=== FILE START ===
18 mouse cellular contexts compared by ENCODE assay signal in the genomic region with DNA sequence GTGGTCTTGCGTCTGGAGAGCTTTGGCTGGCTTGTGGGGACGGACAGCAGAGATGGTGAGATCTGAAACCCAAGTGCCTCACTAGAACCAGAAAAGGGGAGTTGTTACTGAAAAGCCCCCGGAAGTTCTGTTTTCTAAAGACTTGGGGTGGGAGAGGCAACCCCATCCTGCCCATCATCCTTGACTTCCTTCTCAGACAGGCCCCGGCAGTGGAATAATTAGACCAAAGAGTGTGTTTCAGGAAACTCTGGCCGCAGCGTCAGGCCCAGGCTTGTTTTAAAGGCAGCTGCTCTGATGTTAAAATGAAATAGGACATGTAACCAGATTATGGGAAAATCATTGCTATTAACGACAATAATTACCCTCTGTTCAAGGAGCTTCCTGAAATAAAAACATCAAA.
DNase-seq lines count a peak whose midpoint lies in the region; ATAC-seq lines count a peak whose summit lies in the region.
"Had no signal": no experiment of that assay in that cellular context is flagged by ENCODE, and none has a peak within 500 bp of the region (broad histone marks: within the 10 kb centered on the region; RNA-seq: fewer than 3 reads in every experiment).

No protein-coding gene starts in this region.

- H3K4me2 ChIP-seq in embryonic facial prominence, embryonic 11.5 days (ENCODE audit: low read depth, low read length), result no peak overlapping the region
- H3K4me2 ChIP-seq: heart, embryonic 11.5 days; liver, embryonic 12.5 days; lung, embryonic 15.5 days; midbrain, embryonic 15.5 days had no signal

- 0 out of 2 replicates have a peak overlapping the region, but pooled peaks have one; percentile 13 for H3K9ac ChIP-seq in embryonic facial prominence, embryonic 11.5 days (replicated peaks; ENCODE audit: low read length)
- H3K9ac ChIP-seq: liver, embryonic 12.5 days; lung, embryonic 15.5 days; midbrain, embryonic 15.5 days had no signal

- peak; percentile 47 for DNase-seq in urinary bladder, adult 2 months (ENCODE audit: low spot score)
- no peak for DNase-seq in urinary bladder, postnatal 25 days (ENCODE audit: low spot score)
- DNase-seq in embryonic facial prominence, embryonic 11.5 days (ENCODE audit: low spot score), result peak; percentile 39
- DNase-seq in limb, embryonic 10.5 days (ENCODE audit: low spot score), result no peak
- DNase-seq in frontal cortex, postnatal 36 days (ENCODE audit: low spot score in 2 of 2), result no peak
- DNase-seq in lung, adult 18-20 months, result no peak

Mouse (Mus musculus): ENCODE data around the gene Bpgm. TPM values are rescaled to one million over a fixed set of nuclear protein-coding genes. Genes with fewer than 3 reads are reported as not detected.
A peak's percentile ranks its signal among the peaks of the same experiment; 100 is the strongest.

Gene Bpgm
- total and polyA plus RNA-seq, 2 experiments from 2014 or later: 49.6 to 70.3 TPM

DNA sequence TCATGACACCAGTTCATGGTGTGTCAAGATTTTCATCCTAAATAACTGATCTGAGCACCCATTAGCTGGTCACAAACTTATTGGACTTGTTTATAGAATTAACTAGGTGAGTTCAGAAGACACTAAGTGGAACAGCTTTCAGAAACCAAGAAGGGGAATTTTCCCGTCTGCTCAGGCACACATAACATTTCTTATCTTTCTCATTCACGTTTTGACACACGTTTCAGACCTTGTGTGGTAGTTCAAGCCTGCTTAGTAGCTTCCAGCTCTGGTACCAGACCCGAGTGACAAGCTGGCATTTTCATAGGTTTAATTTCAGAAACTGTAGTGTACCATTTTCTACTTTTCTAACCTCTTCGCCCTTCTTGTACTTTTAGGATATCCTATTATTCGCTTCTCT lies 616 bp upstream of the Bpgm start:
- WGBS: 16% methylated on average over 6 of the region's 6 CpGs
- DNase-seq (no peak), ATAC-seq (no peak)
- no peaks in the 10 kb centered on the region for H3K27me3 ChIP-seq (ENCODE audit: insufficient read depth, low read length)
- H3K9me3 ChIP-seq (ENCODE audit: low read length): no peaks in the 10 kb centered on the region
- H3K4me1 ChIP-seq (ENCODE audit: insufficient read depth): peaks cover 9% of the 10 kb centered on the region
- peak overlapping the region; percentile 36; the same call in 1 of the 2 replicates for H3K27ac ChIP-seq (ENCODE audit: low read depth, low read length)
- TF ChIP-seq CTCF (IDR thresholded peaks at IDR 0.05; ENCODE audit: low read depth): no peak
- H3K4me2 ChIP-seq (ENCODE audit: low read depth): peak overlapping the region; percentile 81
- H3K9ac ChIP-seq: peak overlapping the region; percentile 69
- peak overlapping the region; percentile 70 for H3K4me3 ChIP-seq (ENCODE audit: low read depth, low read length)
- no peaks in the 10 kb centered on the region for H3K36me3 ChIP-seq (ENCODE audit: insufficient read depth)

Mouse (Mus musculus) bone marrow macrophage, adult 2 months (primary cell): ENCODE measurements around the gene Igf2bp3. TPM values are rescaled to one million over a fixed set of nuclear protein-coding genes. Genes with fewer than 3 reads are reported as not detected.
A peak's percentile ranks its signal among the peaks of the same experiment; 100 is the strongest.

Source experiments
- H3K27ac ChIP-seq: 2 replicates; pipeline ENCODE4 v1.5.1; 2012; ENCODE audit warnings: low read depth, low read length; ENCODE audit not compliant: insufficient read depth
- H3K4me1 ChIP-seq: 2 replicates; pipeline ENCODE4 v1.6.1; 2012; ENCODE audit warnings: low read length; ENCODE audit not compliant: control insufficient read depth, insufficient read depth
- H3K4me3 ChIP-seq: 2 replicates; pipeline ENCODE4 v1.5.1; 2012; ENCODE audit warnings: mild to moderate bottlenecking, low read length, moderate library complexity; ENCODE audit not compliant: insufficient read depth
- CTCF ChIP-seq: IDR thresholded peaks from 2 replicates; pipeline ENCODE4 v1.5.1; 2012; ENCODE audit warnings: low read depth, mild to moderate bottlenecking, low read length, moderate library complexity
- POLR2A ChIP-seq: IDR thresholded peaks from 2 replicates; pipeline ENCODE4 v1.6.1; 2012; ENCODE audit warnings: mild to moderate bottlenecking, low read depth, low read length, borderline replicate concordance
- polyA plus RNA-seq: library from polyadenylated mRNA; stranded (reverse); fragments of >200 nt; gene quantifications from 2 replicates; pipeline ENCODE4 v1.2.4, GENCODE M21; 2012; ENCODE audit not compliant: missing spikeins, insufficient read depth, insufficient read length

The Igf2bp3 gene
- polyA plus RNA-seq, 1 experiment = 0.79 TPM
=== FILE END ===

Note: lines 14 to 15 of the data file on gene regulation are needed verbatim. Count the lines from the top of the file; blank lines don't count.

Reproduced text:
- DNase-seq in lung, adult 18-20 months, result no peak

Mouse (Mus musculus): ENCODE data around the gene Bpgm. TPM values are rescaled to one million over a fixed set of nuclear protein-coding genes. Genes with fewer than 3 reads are reported as not detected.